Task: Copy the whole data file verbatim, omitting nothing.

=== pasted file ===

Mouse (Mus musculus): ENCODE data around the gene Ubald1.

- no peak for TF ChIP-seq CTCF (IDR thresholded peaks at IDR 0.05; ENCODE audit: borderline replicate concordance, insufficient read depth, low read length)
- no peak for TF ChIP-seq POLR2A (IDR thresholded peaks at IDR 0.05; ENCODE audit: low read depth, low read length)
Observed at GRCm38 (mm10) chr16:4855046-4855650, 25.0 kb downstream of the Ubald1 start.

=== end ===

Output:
Mouse (Mus musculus): ENCODE data around the gene Ubald1.

- no peak for TF ChIP-seq CTCF (IDR thresholded peaks at IDR 0.05; ENCODE audit: borderline replicate concordance, insufficient read depth, low read length)
- no peak for TF ChIP-seq POLR2A (IDR thresholded peaks at IDR 0.05; ENCODE audit: low read depth, low read length)
Observed at GRCm38 (mm10) chr16:4855046-4855650, 25.0 kb downstream of the Ubald1 start.